I am a first-year doctoral student in the Cognitive and Affective Neuroscience program at Georgia State University working under Dr. Sarah Brosnan’s advisement. Overall, I am interested in the underlying genetic and neuroanatomical mechanisms of socio-communicative behavior, and how these processes differ among primate species, specifically capuchins, chimpanzees, bonobos, and humans. My master’s thesis titled “The Adaptive Value of Complex Socio-Communicative Behavior” investigated the relationship between social behavior and communication in humanity’s closest living relatives, bonobos and chimpanzees.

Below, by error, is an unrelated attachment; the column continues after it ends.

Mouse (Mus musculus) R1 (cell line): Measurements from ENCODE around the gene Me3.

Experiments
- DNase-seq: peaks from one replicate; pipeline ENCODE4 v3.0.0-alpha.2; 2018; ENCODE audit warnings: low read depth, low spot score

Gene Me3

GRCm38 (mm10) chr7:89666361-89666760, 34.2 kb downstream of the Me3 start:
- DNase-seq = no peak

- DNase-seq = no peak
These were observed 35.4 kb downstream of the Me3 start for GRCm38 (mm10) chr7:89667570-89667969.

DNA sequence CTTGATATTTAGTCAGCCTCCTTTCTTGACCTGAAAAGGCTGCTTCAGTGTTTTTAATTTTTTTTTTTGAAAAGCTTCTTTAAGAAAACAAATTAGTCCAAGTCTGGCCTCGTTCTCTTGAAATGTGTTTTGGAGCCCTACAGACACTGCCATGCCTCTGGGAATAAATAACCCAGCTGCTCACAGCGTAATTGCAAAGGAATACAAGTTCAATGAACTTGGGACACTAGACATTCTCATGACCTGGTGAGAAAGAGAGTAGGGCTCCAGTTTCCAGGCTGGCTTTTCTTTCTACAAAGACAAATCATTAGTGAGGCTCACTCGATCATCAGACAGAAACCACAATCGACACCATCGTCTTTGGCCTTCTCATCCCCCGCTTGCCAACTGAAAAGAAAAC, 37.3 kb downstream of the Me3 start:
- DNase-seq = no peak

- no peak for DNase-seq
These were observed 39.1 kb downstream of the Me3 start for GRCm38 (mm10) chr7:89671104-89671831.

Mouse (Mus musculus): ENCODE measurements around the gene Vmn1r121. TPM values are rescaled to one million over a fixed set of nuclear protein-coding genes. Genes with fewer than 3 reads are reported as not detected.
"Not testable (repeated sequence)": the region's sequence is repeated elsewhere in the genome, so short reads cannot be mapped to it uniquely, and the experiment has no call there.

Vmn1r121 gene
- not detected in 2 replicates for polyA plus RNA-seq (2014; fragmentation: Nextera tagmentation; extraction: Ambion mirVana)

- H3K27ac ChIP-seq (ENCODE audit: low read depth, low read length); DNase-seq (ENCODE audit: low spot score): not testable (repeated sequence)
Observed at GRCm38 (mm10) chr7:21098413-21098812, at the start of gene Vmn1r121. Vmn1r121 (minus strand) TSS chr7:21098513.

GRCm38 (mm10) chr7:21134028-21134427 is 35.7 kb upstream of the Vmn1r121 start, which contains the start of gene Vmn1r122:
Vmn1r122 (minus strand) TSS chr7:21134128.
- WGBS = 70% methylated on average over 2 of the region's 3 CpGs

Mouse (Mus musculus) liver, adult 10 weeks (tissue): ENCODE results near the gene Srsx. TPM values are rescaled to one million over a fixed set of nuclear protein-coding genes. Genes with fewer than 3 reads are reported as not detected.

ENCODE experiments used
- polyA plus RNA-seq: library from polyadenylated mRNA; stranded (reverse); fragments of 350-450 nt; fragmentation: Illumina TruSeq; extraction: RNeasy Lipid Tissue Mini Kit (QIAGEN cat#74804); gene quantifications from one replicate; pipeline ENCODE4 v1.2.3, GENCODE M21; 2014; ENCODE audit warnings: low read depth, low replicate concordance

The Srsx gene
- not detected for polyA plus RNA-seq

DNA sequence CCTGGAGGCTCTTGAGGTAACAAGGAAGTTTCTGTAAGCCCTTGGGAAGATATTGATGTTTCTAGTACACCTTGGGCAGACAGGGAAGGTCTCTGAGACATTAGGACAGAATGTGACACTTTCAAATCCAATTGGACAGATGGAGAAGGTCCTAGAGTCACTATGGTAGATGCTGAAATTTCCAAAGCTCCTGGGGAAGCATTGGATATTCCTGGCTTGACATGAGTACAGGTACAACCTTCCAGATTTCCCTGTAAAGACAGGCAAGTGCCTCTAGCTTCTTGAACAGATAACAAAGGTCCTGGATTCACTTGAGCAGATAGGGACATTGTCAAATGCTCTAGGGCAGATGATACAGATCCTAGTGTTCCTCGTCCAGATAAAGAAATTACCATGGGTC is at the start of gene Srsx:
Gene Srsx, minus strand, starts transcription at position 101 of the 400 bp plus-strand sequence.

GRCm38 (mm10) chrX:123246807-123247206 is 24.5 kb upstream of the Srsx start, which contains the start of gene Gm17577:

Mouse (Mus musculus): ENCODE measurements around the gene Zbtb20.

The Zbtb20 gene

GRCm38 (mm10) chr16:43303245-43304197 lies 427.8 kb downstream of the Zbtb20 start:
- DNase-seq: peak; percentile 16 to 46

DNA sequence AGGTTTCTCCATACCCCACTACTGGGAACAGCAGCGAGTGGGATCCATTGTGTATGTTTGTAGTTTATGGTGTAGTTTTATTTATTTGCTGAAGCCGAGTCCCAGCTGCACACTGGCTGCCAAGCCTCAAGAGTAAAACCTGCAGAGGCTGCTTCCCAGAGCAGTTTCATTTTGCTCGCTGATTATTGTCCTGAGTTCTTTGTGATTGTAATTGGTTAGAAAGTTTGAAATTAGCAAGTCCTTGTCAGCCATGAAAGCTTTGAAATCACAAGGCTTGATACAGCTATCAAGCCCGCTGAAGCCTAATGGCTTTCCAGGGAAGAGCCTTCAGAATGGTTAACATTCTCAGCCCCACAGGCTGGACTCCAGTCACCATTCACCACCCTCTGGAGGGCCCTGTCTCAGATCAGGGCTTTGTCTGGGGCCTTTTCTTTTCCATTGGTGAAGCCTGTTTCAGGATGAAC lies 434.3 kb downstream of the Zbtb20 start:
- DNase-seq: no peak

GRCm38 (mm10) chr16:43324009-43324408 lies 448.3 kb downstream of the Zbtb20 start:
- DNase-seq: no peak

Prior to beginning at GSU, I earned a Bachelor of Science in Psychology and Zoology from the University of Wisconsin-Madison, where I studied the long-term effects of early life stress on macaque behavior and neurodevelopment at the Harlow Center for Biological Psychology. After graduating from UW, I went on to be Research Coordinator at the Ape Cognition and Conservation Initiative (ACCI) in Des Moines, Iowa, where I collected data investigating the cognition and language competencies of bonobos. Following ACCI, I completed a Master of Science in Integrative Biology degree at Kennesaw State University.